Last week, as reported on the front page of Jewish News, I met with police at New Scotland Yard to present the Simon Wiesenthal Center’s 2019 Digital Terrorism and Hate Report. Our meeting looked out over the Thames and the two bridges where Islamists killed and maimed innocents not long ago.
Our discussion focused on two recent mass murders – the massacre of 11 Jews, at prayer in a Pittsburgh synagogue on a Shabbat morning and the murders of 50 Muslims praying at two mosques in Christchurch, New Zealand.
Though they took place more 10,000 miles apart, these horrific attacks had four crucial common elements: First, both shooters were motivated by white supremacist and neo-Nazi ideology. Second, each perpetrator was apparently acting as a “lone wolf.” Third, both believed there was a “genocide” against whites under way. Fourth, both were active on social media, where they found validation and encouragement.
It is the last point that should serve as a wake-up call to law enforcement, the media, community activists, governments, and, especially, the social media companies.
Extremists, from Isis terrorists to lonewolf domestic murderers are taking full advantage of online technologies afforded them by the likes of social media giants including Facebook, Twitter, Instagram and YouTube as well as lesser-known platforms that the Wiesenthal Center refers to as “Alt-tech”. They represent a new generation of social media portals that openly cater to extreme elements of the alt-right, neo-Nazis and white supremacists.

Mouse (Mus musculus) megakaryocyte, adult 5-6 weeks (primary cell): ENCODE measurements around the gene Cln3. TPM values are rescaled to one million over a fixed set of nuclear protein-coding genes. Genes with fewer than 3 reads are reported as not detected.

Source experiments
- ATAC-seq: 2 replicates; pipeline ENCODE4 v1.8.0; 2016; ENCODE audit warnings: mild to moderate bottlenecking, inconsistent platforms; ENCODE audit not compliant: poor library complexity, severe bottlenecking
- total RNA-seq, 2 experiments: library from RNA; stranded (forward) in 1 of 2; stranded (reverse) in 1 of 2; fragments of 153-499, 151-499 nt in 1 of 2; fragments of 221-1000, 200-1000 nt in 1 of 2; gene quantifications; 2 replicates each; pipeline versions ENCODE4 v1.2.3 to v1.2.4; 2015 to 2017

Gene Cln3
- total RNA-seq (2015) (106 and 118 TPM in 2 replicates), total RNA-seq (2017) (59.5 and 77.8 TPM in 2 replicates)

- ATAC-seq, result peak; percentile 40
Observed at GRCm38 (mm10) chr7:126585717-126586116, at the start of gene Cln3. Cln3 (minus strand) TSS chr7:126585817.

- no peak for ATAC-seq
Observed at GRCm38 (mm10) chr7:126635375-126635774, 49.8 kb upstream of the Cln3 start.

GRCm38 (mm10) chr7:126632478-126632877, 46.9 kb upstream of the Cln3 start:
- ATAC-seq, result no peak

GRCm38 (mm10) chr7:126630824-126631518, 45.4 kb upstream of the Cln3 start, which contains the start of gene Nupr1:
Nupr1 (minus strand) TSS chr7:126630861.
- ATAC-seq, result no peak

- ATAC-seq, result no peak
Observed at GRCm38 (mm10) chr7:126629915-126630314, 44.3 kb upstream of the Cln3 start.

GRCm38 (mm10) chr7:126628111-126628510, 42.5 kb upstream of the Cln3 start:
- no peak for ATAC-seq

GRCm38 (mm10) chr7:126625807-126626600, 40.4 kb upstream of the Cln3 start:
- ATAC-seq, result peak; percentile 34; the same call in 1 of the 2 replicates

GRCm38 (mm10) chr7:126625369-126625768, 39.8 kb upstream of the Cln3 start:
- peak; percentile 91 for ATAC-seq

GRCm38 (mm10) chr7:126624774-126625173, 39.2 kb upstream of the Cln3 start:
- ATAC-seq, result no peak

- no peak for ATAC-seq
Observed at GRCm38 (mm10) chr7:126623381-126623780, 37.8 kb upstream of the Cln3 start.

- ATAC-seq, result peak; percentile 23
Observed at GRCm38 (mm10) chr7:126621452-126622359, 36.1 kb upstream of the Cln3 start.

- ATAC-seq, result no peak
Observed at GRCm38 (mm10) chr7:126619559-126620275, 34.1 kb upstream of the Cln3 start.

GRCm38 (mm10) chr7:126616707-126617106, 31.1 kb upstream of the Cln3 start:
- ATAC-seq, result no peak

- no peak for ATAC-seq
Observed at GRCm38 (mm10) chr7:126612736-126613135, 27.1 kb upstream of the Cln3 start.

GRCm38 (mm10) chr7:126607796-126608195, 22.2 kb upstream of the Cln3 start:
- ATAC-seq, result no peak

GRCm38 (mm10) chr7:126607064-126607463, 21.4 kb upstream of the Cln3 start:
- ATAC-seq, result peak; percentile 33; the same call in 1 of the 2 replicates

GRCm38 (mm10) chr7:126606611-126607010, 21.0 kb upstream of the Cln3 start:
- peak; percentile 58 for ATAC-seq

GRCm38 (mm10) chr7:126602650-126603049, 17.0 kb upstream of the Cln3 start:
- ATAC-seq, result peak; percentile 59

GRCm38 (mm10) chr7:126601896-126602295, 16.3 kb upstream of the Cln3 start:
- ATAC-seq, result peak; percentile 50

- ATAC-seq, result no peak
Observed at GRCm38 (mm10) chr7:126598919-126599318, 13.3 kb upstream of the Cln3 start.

Both the Pittsburgh and Christchurch shooters were active on platforms like Gab and Voat. In addition, the New Zealand massacres were actually “live-streamed”, meaning broadcast live on social media.
A Facebook representative told me that the company had removed 1.5 million postings of the massacre, with millions more posted on other sites. The broadcast of mass murder is not only a desecration of the dead but a further threat to the living, as such outrages are used to recruit more extremists to hateful causes.
The Wiesenthal Center demanded that Facebook and other companies, including Twitter and YouTube, change their policies to make it impossible for the next deadly hate crime to be broadcast worldwide.
The internet has created a reality where everything global is local and every local act is instantaneously global. This is understood by domestic extremists and international terrorist groups. We were impressed and reassured that Scotland Yard is aware of these new trends and is doing is best to track online bigots, antisemites and supporters of terrorism. But it is not enough. It is time for all of us to man the defences on this new battlefield.
The Jewish world – starting with the family unit – can and must do more to monitor nefarious social media activity targeted at us. If you experience or are made aware by your children of threatening activity online, report it to the internet provider and to us at the Wiesenthal Center (firstname.lastname@example.org).
In addition, Jewish communities must create new alliances with other people of goodwill targeted by bigotry.
By working together, we will be in a stronger position to demand the internet giants take stronger measures to degrade and defeat a growing online menace that threatens us all, whatever our religion, nationality or creed.
- Rabbi Abraham Cooper is Associate Dean and Director of Global Social Action at the Simon Wiesenthal Center